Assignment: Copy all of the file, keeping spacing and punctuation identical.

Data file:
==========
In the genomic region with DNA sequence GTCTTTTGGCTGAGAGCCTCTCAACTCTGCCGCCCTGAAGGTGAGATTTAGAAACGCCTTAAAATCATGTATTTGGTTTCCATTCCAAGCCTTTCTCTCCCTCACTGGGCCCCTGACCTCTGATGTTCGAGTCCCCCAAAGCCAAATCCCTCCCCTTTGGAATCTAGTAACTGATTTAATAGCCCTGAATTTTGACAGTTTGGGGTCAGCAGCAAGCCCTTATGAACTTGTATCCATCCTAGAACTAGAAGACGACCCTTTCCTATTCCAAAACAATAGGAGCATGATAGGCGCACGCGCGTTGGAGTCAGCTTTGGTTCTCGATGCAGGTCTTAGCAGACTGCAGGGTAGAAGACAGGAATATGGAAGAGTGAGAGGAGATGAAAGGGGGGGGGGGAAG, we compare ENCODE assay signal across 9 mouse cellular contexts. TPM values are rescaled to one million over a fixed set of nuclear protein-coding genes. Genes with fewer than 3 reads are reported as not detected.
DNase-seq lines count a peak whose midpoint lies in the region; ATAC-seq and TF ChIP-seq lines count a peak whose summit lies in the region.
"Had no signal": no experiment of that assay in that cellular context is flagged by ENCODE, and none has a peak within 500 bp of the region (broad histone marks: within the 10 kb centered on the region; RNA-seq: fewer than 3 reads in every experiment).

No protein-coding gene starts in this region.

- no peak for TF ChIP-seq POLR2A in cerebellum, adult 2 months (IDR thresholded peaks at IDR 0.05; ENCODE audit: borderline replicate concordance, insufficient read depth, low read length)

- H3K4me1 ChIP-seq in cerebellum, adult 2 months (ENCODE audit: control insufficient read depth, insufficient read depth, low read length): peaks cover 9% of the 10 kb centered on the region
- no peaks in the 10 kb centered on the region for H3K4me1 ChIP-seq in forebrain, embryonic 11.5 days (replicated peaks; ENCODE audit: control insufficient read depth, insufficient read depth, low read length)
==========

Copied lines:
In the genomic region with DNA sequence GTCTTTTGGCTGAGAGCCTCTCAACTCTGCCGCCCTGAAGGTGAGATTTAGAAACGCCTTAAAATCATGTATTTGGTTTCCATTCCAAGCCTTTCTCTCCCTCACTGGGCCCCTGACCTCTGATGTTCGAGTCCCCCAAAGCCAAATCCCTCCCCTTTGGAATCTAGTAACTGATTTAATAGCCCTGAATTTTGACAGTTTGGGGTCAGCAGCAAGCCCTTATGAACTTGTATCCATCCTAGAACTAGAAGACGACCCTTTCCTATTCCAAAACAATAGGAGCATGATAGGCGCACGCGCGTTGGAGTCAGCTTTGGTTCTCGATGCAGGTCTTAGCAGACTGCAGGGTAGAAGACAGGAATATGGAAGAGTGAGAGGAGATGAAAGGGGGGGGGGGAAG, we compare ENCODE assay signal across 9 mouse cellular contexts. TPM values are rescaled to one million over a fixed set of nuclear protein-coding genes. Genes with fewer than 3 reads are reported as not detected.
DNase-seq lines count a peak whose midpoint lies in the region; ATAC-seq and TF ChIP-seq lines count a peak whose summit lies in the region.
"Had no signal": no experiment of that assay in that cellular context is flagged by ENCODE, and none has a peak within 500 bp of the region (broad histone marks: within the 10 kb centered on the region; RNA-seq: fewer than 3 reads in every experiment).

No protein-coding gene starts in this region.

- no peak for TF ChIP-seq POLR2A in cerebellum, adult 2 months (IDR thresholded peaks at IDR 0.05; ENCODE audit: borderline replicate concordance, insufficient read depth, low read length)

- H3K4me1 ChIP-seq in cerebellum, adult 2 months (ENCODE audit: control insufficient read depth, insufficient read depth, low read length): peaks cover 9% of the 10 kb centered on the region
- no peaks in the 10 kb centered on the region for H3K4me1 ChIP-seq in forebrain, embryonic 11.5 days (replicated peaks; ENCODE audit: control insufficient read depth, insufficient read depth, low read length)